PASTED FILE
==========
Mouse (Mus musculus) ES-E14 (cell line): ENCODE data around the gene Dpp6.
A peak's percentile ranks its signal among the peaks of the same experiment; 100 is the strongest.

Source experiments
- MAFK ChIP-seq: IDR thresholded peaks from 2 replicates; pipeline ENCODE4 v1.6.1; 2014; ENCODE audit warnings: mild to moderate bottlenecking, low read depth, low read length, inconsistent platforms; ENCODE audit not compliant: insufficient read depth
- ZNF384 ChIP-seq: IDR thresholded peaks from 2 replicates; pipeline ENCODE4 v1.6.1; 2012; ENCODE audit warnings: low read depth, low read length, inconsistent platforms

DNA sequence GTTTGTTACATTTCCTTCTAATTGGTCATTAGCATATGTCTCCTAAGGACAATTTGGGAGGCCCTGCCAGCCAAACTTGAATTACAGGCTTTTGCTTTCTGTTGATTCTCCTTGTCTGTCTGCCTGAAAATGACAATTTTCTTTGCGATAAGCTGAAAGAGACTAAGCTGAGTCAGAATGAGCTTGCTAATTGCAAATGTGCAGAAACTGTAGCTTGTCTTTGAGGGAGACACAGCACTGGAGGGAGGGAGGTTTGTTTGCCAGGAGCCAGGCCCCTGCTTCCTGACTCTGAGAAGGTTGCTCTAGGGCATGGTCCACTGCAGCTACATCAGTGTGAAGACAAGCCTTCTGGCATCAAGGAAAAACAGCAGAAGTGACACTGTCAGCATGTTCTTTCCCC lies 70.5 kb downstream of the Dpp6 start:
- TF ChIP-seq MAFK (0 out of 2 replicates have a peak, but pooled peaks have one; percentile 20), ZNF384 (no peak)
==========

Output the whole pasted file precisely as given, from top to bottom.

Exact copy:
Mouse (Mus musculus) ES-E14 (cell line): ENCODE data around the gene Dpp6.
A peak's percentile ranks its signal among the peaks of the same experiment; 100 is the strongest.

Source experiments
- MAFK ChIP-seq: IDR thresholded peaks from 2 replicates; pipeline ENCODE4 v1.6.1; 2014; ENCODE audit warnings: mild to moderate bottlenecking, low read depth, low read length, inconsistent platforms; ENCODE audit not compliant: insufficient read depth
- ZNF384 ChIP-seq: IDR thresholded peaks from 2 replicates; pipeline ENCODE4 v1.6.1; 2012; ENCODE audit warnings: low read depth, low read length, inconsistent platforms

DNA sequence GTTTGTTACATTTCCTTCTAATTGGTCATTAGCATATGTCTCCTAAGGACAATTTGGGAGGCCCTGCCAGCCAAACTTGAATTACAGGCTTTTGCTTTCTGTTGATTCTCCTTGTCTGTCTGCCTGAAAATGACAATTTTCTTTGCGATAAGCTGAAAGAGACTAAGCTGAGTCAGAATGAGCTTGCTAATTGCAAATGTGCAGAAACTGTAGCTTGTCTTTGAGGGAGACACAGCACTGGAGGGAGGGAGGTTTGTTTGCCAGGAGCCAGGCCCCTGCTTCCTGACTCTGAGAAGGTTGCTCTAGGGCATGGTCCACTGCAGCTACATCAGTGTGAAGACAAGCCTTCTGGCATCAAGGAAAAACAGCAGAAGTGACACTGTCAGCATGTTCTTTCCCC lies 70.5 kb downstream of the Dpp6 start:
- TF ChIP-seq MAFK (0 out of 2 replicates have a peak, but pooled peaks have one; percentile 20), ZNF384 (no peak)